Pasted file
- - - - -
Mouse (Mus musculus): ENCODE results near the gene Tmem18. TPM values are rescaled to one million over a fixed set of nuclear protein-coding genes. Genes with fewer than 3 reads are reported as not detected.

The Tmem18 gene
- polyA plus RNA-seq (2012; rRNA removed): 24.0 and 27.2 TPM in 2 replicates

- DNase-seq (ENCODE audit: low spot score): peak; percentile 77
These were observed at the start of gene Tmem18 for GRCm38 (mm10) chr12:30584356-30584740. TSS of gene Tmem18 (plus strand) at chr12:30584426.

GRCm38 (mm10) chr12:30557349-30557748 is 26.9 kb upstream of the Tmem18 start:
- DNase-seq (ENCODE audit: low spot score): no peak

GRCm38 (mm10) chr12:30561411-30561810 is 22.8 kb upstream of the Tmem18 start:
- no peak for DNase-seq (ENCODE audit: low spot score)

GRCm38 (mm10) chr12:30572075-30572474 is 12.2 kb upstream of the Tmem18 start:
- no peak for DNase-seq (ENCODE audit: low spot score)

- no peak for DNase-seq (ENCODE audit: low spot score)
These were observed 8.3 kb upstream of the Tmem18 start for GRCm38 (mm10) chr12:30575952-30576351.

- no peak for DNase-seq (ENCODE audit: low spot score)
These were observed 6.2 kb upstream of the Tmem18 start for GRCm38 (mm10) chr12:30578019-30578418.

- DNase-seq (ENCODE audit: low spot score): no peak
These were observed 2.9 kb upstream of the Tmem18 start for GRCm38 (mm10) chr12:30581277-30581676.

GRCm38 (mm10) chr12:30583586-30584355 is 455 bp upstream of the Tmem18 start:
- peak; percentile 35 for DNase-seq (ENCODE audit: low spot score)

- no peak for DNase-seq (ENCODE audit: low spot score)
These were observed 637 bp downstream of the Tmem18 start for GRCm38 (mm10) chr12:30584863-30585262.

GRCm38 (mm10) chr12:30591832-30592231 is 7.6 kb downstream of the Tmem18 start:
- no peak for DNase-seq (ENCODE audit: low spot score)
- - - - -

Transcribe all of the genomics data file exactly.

Mouse (Mus musculus): ENCODE results near the gene Tmem18. TPM values are rescaled to one million over a fixed set of nuclear protein-coding genes. Genes with fewer than 3 reads are reported as not detected.

The Tmem18 gene
- polyA plus RNA-seq (2012; rRNA removed): 24.0 and 27.2 TPM in 2 replicates

- DNase-seq (ENCODE audit: low spot score): peak; percentile 77
These were observed at the start of gene Tmem18 for GRCm38 (mm10) chr12:30584356-30584740. TSS of gene Tmem18 (plus strand) at chr12:30584426.

GRCm38 (mm10) chr12:30557349-30557748 is 26.9 kb upstream of the Tmem18 start:
- DNase-seq (ENCODE audit: low spot score): no peak

GRCm38 (mm10) chr12:30561411-30561810 is 22.8 kb upstream of the Tmem18 start:
- no peak for DNase-seq (ENCODE audit: low spot score)

GRCm38 (mm10) chr12:30572075-30572474 is 12.2 kb upstream of the Tmem18 start:
- no peak for DNase-seq (ENCODE audit: low spot score)

- no peak for DNase-seq (ENCODE audit: low spot score)
These were observed 8.3 kb upstream of the Tmem18 start for GRCm38 (mm10) chr12:30575952-30576351.

- no peak for DNase-seq (ENCODE audit: low spot score)
These were observed 6.2 kb upstream of the Tmem18 start for GRCm38 (mm10) chr12:30578019-30578418.

- DNase-seq (ENCODE audit: low spot score): no peak
These were observed 2.9 kb upstream of the Tmem18 start for GRCm38 (mm10) chr12:30581277-30581676.

GRCm38 (mm10) chr12:30583586-30584355 is 455 bp upstream of the Tmem18 start:
- peak; percentile 35 for DNase-seq (ENCODE audit: low spot score)

- no peak for DNase-seq (ENCODE audit: low spot score)
These were observed 637 bp downstream of the Tmem18 start for GRCm38 (mm10) chr12:30584863-30585262.

GRCm38 (mm10) chr12:30591832-30592231 is 7.6 kb downstream of the Tmem18 start:
- no peak for DNase-seq (ENCODE audit: low spot score)